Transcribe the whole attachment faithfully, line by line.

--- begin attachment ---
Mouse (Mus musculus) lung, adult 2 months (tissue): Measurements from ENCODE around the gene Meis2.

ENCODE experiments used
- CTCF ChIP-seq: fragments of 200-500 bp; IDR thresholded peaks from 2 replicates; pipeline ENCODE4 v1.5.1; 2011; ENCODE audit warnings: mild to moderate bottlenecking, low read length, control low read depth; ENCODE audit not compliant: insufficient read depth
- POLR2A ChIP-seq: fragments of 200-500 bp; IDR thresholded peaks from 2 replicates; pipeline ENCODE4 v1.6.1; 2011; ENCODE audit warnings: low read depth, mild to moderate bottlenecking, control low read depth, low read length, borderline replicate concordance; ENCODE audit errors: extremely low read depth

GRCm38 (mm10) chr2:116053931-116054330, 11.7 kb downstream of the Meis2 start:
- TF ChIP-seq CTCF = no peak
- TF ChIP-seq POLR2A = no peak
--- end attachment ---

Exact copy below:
Mouse (Mus musculus) lung, adult 2 months (tissue): Measurements from ENCODE around the gene Meis2.

ENCODE experiments used
- CTCF ChIP-seq: fragments of 200-500 bp; IDR thresholded peaks from 2 replicates; pipeline ENCODE4 v1.5.1; 2011; ENCODE audit warnings: mild to moderate bottlenecking, low read length, control low read depth; ENCODE audit not compliant: insufficient read depth
- POLR2A ChIP-seq: fragments of 200-500 bp; IDR thresholded peaks from 2 replicates; pipeline ENCODE4 v1.6.1; 2011; ENCODE audit warnings: low read depth, mild to moderate bottlenecking, control low read depth, low read length, borderline replicate concordance; ENCODE audit errors: extremely low read depth

GRCm38 (mm10) chr2:116053931-116054330, 11.7 kb downstream of the Meis2 start:
- TF ChIP-seq CTCF = no peak
- TF ChIP-seq POLR2A = no peak